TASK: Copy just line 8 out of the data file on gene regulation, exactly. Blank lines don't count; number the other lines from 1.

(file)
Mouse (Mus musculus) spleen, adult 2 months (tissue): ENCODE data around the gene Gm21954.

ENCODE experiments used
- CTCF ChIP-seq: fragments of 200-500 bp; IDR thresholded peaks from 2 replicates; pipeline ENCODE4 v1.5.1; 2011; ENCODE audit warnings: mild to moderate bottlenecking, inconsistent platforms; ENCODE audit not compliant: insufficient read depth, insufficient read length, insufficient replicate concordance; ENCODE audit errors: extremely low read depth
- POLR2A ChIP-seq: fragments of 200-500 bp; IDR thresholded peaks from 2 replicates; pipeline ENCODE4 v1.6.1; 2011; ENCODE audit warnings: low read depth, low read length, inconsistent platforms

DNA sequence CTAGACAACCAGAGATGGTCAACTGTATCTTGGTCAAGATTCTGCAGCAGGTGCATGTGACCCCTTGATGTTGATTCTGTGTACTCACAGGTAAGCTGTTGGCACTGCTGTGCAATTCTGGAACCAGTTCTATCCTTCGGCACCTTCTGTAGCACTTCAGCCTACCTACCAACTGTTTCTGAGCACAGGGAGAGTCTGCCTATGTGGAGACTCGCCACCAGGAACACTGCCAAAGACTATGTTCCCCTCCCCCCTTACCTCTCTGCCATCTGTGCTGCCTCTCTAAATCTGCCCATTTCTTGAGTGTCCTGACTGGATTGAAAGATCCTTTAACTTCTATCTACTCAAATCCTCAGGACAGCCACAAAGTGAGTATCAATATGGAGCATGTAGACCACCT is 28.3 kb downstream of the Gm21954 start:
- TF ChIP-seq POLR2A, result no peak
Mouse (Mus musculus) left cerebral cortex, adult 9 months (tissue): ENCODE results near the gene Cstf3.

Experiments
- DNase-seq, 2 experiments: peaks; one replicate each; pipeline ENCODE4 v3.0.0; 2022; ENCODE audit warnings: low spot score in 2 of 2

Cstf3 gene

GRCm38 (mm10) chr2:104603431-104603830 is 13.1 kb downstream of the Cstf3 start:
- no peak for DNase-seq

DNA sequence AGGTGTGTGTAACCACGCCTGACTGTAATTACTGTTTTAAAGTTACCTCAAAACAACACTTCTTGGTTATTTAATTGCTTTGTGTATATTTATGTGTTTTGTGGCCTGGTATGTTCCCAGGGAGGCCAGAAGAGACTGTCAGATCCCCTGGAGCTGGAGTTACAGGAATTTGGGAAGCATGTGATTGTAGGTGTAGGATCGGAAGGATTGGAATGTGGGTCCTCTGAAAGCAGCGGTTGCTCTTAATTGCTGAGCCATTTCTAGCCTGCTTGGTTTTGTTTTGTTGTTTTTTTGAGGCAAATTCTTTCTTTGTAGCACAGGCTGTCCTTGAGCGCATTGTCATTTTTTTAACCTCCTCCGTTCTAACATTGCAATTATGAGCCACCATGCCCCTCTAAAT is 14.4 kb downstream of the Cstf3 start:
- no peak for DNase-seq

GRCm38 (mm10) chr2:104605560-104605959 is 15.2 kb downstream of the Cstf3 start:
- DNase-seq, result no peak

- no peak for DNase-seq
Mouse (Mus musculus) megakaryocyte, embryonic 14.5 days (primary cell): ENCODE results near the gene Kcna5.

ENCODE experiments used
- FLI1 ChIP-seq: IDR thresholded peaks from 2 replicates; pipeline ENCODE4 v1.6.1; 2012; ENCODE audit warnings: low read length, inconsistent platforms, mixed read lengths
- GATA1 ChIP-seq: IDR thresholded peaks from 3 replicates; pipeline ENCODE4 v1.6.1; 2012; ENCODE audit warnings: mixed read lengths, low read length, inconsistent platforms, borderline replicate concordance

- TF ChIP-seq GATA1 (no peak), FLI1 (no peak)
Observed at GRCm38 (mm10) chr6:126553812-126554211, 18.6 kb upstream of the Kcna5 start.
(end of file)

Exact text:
Experiments